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RBI pays Rs 99,000 crore dividend to government for just 9 months – Times of India

MUMBAI: The Reserve Bank of India (RBI) has approved a Rs 99,122-crore dividend payout to the government for an accounting period of nine months ended March 31, 2021 (July 2020-March 2021). The amount is more than 73% higher than the entire previous year’s Rs 57,128-crore dividend, despite the period being only nine months due to a change in accounting year to April-March. This is also the highest dividend after the Rs 1.23 lakh crore paid out for FY19 (along with a separate Rs 52,637-crore surplus reserve transferred to the government in that fiscal).
The dividend is also higher than what the government had expected for FY21in its Budget, which was announced in February this year. The central government had pencilled in Rs 53,510 crore as dividend from the RBI and other public sector banks for FY21 as against a dividend income of Rs 61,826 crore in FY20.
The windfall will help the government with the revenue shortfall arising out of lower tax collections due to the lockdown induced by the resurgence of the pandemic in April-May 2021. The RBI said that its central board approved the payout in its 589th meeting held on Friday through videoconference. It added that the dividend was paid out after ensuring that its contingency risk buffers were at 5.5% of its balance sheet.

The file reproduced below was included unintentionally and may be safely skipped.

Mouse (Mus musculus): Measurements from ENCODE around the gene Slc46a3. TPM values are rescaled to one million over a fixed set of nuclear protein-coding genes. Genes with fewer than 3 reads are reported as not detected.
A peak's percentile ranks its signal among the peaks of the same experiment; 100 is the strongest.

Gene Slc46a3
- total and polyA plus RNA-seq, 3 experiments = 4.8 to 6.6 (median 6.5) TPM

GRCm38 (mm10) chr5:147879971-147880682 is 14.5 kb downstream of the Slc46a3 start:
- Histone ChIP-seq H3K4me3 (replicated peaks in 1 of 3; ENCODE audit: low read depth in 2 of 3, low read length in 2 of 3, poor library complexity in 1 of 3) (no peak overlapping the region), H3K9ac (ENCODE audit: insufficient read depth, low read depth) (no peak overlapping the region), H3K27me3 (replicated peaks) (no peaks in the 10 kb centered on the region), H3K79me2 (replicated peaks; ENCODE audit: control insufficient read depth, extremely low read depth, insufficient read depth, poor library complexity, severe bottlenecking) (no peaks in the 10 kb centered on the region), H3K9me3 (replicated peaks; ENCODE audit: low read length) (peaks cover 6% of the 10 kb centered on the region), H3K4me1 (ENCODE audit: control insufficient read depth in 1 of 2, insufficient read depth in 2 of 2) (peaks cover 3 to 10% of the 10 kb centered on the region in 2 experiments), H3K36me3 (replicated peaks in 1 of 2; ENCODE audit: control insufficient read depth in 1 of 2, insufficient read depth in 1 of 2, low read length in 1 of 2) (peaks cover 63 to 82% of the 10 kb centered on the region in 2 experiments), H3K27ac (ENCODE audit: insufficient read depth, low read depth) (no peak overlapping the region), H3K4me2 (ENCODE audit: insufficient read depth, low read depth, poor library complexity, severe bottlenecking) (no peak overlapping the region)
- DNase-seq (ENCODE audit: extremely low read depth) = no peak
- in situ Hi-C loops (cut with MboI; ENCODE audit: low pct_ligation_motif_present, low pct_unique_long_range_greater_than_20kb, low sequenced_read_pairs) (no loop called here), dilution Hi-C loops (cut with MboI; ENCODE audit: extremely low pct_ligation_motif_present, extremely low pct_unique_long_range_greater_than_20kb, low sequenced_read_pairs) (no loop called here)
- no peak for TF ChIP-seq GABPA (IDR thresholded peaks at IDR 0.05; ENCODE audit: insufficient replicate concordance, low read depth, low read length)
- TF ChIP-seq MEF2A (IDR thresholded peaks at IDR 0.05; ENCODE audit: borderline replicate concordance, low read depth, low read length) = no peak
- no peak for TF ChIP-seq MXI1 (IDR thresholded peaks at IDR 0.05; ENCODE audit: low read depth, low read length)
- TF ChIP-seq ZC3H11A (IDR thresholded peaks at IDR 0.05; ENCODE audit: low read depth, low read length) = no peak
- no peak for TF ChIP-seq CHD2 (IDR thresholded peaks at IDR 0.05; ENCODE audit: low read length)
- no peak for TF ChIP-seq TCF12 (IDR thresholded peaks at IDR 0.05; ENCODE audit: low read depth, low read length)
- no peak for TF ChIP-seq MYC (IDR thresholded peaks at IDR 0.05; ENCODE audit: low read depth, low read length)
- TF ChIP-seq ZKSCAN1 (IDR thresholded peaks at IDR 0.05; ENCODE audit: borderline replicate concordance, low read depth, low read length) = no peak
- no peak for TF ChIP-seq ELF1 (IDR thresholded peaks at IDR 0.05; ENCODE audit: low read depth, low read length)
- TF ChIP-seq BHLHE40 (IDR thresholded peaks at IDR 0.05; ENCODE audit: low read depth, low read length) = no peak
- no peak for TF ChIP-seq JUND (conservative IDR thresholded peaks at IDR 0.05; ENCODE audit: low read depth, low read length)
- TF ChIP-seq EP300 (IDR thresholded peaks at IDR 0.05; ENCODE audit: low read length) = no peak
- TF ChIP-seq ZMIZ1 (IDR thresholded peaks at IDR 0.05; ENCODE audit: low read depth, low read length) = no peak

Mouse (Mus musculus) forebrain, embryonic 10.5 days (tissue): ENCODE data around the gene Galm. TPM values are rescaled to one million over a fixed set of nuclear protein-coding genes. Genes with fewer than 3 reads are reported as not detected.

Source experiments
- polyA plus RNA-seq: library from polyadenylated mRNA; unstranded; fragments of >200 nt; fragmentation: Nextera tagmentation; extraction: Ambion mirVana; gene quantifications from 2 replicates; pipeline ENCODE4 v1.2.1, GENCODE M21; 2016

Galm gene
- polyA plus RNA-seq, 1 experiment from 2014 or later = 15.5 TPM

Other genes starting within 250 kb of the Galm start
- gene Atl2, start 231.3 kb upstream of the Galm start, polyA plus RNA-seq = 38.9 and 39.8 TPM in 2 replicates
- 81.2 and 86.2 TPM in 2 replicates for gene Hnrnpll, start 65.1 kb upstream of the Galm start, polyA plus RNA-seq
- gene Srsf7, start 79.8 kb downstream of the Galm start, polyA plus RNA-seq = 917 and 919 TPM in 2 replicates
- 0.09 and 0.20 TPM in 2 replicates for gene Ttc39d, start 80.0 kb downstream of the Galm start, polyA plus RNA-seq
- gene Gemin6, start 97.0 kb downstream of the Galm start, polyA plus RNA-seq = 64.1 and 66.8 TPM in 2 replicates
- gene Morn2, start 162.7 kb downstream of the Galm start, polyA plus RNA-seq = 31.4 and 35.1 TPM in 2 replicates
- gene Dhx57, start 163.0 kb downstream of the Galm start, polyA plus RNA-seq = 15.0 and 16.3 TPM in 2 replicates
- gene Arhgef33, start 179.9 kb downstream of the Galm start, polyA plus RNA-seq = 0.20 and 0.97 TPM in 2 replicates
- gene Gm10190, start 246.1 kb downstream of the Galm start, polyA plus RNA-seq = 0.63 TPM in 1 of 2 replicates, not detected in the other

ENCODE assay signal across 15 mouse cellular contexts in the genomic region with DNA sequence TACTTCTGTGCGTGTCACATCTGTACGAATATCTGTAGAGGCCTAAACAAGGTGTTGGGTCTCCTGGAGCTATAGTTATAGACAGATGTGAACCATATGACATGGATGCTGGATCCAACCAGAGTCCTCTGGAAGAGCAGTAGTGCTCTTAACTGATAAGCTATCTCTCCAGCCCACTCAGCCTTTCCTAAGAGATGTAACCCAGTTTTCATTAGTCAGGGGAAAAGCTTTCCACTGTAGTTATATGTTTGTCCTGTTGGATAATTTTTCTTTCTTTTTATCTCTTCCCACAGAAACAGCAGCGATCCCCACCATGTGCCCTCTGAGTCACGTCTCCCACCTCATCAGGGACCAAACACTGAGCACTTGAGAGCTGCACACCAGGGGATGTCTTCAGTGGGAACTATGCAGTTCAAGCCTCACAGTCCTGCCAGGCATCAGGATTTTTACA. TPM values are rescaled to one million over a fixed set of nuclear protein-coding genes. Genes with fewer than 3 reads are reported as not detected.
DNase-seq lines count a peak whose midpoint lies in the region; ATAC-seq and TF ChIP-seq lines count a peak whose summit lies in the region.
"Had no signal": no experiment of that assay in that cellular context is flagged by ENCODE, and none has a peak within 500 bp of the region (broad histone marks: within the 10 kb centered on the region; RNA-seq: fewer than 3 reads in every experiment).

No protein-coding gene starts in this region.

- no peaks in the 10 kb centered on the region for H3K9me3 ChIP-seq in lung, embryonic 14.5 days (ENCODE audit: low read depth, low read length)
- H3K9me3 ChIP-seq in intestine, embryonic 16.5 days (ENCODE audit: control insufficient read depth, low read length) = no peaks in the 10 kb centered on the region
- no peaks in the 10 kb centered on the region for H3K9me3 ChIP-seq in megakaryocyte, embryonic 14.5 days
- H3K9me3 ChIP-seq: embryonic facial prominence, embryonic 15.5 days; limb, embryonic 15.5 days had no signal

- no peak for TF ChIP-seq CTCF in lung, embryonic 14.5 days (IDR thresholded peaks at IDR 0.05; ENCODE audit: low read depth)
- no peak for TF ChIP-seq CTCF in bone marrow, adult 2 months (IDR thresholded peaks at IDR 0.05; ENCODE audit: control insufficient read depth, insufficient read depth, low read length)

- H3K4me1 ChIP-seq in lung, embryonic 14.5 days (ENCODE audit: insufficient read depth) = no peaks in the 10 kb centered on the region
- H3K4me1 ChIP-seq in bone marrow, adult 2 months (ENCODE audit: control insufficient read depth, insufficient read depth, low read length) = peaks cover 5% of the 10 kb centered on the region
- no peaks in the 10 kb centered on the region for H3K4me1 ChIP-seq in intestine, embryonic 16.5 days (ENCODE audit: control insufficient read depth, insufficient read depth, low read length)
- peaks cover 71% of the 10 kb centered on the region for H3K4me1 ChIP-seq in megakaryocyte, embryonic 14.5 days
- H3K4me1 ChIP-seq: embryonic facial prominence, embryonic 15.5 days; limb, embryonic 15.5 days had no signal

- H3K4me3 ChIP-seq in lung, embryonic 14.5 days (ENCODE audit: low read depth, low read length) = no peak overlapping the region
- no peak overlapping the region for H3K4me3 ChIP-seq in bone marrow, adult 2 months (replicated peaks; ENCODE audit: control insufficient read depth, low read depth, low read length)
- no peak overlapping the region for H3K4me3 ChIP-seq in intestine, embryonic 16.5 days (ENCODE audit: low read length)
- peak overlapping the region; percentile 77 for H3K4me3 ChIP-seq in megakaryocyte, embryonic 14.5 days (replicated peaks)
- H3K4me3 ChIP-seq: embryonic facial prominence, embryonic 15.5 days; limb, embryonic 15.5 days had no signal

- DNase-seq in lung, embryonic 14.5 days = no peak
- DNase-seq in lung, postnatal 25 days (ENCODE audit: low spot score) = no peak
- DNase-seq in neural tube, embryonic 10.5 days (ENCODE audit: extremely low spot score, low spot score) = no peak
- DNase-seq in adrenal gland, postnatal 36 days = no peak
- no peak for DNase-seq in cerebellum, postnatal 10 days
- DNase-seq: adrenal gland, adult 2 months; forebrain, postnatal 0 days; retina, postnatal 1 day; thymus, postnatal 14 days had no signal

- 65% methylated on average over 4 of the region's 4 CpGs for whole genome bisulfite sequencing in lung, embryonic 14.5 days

“The higher transfer is clearly due to two factors: Higher interest income on holding of securities due to various OMOs (holding of government bills increased by Rs 3 lakh crore approximately) as well as sharp increase in forex reserves of around $95 billion (about Rs 6.5 lakh crore), which would have earned 2-2.25% interest. This would have also absorbed the cost of reverse repo operations, which were high at above Rs 4 lakh crore through the year,” said CARE Ratings chief economist Madan Sabnavis.
Unlike commercial banks, the RBI generates a higher surplus during adverse financial conditions as it has to repeatedly intervene in the money and foreign exchange market. For instance, when the RBI intervenes to defend the rupee, it makes huge profits as it sells at a premium the dollars that it purchased earlier. Similarly, in the money market, the RBI generates a surplus by lending to banks under term repos.
The flip side of a higher dividend payout by the RBI is that it leads to creation of money and could limit the headroom for the central bank to infuse further liquidity should inflation rise in future.

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